Then the hiring manager invites the person into a Skype chat, telling them to respond when they can. No matter where the people live, no one is doing a middle-of-the-night interview.
The manager asks “strategic” questions, like how comfortable the person is with various programming languages, to share a link/screen shot of their work, their thoughts on things, Martin describes.
If that goes well the person is invited to do a trial project. Coding assignments are pretty common these days. But Automattic pays the person $25/hour and issues no deadline, although most people get it done in about a month, Martin says. People can work on it as they have time and do it while retaining their current jobs.
Remote working isn’t exactly a new concept, but in my opinion, what Automattic does is truly unique. And as far as I can tell, it works brilliantly.
An insightful piece by Matt Mullenweg on the balance between maintaining a popular piece of software and adapting to advancements in technology.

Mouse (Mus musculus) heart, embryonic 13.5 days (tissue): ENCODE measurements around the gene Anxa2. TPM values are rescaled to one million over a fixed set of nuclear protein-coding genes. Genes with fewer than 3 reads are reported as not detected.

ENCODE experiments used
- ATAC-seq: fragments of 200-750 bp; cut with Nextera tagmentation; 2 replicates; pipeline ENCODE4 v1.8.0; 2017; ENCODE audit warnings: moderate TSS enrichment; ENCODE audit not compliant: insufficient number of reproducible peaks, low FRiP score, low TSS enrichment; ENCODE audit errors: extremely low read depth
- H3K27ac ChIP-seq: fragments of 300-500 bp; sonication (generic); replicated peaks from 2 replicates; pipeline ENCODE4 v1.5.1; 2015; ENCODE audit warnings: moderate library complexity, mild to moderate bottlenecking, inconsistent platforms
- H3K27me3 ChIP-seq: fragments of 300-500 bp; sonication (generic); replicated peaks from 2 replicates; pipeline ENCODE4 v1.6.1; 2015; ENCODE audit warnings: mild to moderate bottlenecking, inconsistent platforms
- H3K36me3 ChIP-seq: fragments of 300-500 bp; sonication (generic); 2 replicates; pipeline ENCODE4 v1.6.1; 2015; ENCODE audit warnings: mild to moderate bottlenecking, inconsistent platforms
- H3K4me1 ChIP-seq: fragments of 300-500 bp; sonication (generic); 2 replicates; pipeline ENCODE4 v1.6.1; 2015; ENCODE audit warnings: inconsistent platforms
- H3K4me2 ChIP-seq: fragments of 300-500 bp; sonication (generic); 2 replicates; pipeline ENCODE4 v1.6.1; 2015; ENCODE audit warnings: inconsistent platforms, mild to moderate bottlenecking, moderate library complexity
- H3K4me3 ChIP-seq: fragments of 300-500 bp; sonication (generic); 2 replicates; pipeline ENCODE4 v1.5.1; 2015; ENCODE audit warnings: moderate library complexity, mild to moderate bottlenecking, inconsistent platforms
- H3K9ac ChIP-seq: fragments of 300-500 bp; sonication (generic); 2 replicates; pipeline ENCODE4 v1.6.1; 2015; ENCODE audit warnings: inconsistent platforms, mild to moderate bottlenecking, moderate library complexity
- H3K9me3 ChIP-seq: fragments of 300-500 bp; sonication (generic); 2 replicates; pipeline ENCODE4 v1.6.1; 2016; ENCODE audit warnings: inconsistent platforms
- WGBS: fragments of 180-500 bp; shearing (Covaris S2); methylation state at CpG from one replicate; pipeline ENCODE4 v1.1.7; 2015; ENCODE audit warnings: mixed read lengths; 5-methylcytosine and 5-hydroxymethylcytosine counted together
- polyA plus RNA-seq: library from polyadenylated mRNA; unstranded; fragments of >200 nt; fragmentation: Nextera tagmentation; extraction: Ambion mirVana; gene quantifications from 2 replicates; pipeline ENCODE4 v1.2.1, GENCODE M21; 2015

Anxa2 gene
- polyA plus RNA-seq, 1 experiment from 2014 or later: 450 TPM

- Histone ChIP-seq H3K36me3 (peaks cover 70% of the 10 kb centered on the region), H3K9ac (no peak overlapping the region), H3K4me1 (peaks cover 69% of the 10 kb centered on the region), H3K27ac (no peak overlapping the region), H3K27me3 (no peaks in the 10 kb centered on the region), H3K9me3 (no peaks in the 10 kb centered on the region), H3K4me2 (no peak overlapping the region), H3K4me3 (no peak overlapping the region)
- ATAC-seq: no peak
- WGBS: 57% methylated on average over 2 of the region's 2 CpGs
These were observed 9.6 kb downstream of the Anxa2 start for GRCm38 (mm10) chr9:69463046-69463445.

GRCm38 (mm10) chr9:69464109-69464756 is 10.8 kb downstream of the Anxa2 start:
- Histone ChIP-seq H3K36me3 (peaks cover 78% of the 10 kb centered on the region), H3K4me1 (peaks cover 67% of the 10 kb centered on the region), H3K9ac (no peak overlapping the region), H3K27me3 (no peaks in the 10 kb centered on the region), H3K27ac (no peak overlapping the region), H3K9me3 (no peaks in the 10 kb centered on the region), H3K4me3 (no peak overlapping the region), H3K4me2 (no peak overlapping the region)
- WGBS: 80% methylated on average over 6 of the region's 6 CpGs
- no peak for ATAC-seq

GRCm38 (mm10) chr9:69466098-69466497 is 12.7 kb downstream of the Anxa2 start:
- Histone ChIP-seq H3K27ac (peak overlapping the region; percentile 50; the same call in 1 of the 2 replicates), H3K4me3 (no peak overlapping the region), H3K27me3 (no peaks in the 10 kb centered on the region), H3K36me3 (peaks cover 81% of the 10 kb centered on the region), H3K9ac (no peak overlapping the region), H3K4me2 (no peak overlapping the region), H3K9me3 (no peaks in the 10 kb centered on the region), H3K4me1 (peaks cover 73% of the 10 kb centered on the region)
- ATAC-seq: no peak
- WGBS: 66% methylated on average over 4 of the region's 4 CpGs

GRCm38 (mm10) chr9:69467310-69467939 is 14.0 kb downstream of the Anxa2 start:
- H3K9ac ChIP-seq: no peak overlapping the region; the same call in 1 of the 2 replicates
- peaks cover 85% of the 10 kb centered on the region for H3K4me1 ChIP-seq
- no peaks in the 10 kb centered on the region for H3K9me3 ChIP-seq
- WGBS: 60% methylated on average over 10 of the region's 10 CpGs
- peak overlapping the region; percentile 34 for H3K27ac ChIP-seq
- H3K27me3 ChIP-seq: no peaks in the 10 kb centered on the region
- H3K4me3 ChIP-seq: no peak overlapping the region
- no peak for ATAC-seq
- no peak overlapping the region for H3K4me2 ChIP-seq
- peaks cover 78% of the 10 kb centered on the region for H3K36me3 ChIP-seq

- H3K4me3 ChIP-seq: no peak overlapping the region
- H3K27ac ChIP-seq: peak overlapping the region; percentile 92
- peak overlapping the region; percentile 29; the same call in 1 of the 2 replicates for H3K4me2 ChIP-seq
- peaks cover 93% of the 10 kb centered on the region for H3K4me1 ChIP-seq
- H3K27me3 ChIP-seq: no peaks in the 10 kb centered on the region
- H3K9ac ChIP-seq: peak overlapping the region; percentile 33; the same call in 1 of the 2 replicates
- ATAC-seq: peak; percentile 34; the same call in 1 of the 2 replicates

Oh, and there’s this, too:
So we asked ourselves a big question. What would we build if we were starting from scratch today, knowing all we’ve learned over the past 13 years of building WordPress? At the beginning of last year, we decided to start experimenting and see.
Today we’re announcing something brand new, a new approach to WordPress, and open sourcing the code behind it. The project, codenamed Calypso, is the culmination of more than 20 months of work by dozens of the most talented engineers and designers I’ve had the pleasure of working with (127 contributors with over 26,000 commits!).
Following my previous post, I started wondering if there is a WP plugin for Google AMP. Of course there is. (via ma.tt)